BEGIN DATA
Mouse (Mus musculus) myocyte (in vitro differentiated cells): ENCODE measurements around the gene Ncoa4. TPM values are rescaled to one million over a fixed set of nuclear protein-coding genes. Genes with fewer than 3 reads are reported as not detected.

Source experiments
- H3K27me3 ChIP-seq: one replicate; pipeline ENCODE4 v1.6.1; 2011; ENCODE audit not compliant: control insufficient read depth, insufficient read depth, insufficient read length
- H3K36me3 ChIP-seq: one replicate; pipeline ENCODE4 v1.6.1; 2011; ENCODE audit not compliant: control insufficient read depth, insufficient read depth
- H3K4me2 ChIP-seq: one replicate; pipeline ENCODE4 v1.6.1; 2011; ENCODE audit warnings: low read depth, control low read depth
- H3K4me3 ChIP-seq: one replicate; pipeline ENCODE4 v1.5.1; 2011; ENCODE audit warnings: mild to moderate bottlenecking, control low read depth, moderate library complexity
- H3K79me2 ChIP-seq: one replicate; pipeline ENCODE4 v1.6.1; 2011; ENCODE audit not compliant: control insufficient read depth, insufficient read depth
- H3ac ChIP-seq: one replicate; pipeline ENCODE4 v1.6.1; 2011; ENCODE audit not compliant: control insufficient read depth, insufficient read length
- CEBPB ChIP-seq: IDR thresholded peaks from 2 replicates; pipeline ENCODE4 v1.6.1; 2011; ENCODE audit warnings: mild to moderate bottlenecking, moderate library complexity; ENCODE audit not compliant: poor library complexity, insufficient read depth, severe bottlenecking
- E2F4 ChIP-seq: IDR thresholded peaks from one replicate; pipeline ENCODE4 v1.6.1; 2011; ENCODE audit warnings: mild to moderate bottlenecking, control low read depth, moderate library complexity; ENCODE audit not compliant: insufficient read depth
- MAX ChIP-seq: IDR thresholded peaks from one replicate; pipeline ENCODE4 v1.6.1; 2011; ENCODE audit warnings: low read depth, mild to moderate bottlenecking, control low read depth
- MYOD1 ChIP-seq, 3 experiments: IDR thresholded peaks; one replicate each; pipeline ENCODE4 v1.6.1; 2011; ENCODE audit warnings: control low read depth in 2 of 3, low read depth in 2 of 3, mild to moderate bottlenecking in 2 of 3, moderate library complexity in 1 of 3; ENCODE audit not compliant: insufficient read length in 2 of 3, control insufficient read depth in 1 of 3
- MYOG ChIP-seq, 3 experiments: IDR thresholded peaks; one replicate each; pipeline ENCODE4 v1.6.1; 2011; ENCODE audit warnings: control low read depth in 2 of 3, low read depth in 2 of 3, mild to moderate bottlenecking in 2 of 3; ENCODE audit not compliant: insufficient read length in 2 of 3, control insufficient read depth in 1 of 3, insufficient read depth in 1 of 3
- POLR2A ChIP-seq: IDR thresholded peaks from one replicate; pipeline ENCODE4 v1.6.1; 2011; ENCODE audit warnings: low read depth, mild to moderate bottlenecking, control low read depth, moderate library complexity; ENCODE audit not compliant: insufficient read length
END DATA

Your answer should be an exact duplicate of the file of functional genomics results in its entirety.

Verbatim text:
Mouse (Mus musculus) myocyte (in vitro differentiated cells): ENCODE measurements around the gene Ncoa4. TPM values are rescaled to one million over a fixed set of nuclear protein-coding genes. Genes with fewer than 3 reads are reported as not detected.

Source experiments
- H3K27me3 ChIP-seq: one replicate; pipeline ENCODE4 v1.6.1; 2011; ENCODE audit not compliant: control insufficient read depth, insufficient read depth, insufficient read length
- H3K36me3 ChIP-seq: one replicate; pipeline ENCODE4 v1.6.1; 2011; ENCODE audit not compliant: control insufficient read depth, insufficient read depth
- H3K4me2 ChIP-seq: one replicate; pipeline ENCODE4 v1.6.1; 2011; ENCODE audit warnings: low read depth, control low read depth
- H3K4me3 ChIP-seq: one replicate; pipeline ENCODE4 v1.5.1; 2011; ENCODE audit warnings: mild to moderate bottlenecking, control low read depth, moderate library complexity
- H3K79me2 ChIP-seq: one replicate; pipeline ENCODE4 v1.6.1; 2011; ENCODE audit not compliant: control insufficient read depth, insufficient read depth
- H3ac ChIP-seq: one replicate; pipeline ENCODE4 v1.6.1; 2011; ENCODE audit not compliant: control insufficient read depth, insufficient read length
- CEBPB ChIP-seq: IDR thresholded peaks from 2 replicates; pipeline ENCODE4 v1.6.1; 2011; ENCODE audit warnings: mild to moderate bottlenecking, moderate library complexity; ENCODE audit not compliant: poor library complexity, insufficient read depth, severe bottlenecking
- E2F4 ChIP-seq: IDR thresholded peaks from one replicate; pipeline ENCODE4 v1.6.1; 2011; ENCODE audit warnings: mild to moderate bottlenecking, control low read depth, moderate library complexity; ENCODE audit not compliant: insufficient read depth
- MAX ChIP-seq: IDR thresholded peaks from one replicate; pipeline ENCODE4 v1.6.1; 2011; ENCODE audit warnings: low read depth, mild to moderate bottlenecking, control low read depth
- MYOD1 ChIP-seq, 3 experiments: IDR thresholded peaks; one replicate each; pipeline ENCODE4 v1.6.1; 2011; ENCODE audit warnings: control low read depth in 2 of 3, low read depth in 2 of 3, mild to moderate bottlenecking in 2 of 3, moderate library complexity in 1 of 3; ENCODE audit not compliant: insufficient read length in 2 of 3, control insufficient read depth in 1 of 3
- MYOG ChIP-seq, 3 experiments: IDR thresholded peaks; one replicate each; pipeline ENCODE4 v1.6.1; 2011; ENCODE audit warnings: control low read depth in 2 of 3, low read depth in 2 of 3, mild to moderate bottlenecking in 2 of 3; ENCODE audit not compliant: insufficient read length in 2 of 3, control insufficient read depth in 1 of 3, insufficient read depth in 1 of 3
- POLR2A ChIP-seq: IDR thresholded peaks from one replicate; pipeline ENCODE4 v1.6.1; 2011; ENCODE audit warnings: low read depth, mild to moderate bottlenecking, control low read depth, moderate library complexity; ENCODE audit not compliant: insufficient read length